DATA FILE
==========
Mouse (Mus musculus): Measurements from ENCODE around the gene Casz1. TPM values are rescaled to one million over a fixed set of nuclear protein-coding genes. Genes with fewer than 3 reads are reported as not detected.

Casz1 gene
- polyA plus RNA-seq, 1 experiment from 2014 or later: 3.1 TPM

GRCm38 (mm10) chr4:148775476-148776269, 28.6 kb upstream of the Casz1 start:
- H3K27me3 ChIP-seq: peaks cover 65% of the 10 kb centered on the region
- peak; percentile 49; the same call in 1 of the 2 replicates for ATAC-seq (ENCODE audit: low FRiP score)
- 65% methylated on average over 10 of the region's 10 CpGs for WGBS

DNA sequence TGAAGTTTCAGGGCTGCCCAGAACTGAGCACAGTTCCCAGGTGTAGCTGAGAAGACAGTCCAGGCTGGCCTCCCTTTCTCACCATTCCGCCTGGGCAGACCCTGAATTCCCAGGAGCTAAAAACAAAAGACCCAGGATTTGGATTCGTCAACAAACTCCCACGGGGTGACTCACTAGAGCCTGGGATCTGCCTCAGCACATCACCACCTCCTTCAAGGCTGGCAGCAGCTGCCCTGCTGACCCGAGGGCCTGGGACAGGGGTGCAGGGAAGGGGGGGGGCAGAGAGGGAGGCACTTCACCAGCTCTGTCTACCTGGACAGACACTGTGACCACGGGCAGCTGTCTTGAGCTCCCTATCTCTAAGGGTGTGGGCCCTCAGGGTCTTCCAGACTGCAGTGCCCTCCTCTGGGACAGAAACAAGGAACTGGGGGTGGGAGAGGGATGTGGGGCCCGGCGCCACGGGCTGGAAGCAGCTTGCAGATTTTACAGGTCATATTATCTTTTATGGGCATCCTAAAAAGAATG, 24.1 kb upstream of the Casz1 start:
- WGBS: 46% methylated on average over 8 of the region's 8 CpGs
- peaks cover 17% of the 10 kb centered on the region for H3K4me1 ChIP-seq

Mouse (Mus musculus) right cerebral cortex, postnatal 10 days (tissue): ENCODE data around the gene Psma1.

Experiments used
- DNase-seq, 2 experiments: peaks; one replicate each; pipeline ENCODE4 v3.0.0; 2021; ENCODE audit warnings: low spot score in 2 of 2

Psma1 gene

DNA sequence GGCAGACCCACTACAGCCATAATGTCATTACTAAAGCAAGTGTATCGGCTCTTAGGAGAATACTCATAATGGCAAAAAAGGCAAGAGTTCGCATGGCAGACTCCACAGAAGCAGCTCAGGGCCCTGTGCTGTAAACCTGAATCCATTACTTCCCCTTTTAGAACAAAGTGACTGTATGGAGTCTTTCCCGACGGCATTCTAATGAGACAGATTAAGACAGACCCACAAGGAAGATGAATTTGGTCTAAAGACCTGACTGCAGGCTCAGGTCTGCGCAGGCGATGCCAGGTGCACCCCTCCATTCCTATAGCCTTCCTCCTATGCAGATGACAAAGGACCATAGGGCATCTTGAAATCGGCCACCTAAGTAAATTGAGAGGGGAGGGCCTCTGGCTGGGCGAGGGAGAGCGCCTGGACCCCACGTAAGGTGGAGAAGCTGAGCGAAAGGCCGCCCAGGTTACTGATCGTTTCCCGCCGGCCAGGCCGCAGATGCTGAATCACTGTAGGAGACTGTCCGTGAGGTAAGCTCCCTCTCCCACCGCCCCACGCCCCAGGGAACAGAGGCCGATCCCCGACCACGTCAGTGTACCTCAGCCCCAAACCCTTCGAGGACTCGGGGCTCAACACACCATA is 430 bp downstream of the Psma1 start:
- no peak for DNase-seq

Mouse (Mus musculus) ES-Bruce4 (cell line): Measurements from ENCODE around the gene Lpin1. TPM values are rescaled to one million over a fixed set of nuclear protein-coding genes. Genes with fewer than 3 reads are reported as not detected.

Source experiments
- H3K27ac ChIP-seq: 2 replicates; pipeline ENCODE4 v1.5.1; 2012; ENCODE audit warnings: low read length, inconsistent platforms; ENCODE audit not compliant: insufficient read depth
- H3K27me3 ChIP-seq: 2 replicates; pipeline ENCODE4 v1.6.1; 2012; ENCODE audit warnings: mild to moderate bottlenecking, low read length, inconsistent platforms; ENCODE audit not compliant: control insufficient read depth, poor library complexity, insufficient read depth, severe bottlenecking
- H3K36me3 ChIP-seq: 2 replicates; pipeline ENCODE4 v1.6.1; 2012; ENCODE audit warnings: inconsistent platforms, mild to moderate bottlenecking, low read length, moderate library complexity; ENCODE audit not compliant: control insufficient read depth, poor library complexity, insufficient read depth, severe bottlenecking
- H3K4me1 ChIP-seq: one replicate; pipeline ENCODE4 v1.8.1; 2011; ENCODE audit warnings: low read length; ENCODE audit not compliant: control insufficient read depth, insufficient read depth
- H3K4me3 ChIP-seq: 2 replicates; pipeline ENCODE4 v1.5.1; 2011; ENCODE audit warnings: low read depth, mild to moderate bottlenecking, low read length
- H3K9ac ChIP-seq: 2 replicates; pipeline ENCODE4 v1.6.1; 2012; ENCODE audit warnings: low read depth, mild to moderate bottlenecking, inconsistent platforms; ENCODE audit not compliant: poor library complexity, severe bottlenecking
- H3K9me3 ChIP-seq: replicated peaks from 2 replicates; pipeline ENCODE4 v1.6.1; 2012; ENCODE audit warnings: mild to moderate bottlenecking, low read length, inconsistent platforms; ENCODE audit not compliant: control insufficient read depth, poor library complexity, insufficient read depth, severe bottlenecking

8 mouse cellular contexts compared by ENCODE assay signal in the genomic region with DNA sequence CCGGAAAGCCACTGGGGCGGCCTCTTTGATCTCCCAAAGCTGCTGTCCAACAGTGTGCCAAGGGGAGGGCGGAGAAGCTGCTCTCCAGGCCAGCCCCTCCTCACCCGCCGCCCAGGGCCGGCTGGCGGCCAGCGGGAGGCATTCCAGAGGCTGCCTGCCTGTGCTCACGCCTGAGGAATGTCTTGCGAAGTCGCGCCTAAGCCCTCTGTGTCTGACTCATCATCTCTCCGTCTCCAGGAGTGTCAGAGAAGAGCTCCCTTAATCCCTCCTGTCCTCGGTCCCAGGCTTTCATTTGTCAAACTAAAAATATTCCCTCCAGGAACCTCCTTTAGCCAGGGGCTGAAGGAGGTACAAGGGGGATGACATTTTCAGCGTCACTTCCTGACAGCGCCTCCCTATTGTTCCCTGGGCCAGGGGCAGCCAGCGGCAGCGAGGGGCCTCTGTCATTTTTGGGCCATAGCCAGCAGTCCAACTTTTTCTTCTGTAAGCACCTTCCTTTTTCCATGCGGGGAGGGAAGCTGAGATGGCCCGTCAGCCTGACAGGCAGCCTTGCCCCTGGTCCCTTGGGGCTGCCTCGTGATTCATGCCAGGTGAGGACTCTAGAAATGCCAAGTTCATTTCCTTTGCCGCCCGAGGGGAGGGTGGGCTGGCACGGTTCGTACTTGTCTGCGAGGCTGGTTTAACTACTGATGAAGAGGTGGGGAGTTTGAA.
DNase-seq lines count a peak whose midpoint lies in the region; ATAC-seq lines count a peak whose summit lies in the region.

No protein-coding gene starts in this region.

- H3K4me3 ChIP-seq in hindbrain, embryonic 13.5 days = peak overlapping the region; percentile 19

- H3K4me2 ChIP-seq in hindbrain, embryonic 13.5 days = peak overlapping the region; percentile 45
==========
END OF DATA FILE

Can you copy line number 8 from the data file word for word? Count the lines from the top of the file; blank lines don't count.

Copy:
DNA sequence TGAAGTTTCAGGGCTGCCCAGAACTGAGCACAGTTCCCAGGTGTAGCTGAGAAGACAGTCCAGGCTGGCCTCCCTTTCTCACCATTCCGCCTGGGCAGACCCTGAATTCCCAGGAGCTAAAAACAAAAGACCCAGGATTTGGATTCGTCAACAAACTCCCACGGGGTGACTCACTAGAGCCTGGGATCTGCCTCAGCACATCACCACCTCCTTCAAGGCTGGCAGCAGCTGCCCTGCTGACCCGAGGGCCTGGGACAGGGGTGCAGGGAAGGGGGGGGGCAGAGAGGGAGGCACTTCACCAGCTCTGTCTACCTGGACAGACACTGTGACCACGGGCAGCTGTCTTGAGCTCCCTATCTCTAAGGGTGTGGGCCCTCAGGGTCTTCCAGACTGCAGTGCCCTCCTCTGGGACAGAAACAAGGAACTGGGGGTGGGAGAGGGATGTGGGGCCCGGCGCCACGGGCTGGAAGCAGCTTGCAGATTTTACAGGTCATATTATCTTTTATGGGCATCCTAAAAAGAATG, 24.1 kb upstream of the Casz1 start: